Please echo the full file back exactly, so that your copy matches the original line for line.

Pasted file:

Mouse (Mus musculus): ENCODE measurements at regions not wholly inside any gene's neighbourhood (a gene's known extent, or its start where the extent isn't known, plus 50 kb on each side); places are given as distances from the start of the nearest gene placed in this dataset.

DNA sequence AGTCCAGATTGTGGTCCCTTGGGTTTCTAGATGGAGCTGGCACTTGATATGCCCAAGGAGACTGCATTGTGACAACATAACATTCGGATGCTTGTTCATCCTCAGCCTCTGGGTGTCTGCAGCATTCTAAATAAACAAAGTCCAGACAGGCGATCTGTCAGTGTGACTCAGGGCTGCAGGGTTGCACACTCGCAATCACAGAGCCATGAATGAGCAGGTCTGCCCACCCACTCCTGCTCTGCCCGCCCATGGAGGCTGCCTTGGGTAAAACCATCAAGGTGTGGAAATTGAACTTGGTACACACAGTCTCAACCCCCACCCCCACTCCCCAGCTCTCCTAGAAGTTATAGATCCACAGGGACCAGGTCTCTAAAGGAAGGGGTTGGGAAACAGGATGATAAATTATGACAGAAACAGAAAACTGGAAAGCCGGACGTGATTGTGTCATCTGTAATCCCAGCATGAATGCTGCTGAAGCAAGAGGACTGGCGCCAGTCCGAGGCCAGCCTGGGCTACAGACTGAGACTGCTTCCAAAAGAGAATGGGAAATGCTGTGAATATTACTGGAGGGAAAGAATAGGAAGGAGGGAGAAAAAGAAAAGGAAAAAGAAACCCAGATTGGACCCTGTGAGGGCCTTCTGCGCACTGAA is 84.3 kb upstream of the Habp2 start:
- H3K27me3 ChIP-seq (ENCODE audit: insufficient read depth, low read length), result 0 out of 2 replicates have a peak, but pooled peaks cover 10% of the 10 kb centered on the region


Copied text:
Mouse (Mus musculus): ENCODE measurements at regions not wholly inside any gene's neighbourhood (a gene's known extent, or its start where the extent isn't known, plus 50 kb on each side); places are given as distances from the start of the nearest gene placed in this dataset.

DNA sequence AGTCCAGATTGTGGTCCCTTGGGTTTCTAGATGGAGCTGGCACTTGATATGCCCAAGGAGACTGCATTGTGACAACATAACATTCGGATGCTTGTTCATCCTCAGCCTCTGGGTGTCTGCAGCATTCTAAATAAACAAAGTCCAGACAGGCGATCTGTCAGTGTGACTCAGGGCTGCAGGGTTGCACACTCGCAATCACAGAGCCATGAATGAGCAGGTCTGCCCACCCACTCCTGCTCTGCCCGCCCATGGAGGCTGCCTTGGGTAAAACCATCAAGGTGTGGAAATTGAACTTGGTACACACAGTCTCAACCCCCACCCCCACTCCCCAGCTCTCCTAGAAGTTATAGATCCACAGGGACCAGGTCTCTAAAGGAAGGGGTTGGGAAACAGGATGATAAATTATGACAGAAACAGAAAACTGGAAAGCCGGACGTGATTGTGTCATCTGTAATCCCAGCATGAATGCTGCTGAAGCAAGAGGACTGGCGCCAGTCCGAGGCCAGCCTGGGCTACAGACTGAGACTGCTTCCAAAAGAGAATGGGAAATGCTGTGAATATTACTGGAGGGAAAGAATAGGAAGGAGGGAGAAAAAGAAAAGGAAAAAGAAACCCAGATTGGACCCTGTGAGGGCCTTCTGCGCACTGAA is 84.3 kb upstream of the Habp2 start:
- H3K27me3 ChIP-seq (ENCODE audit: insufficient read depth, low read length), result 0 out of 2 replicates have a peak, but pooled peaks cover 10% of the 10 kb centered on the region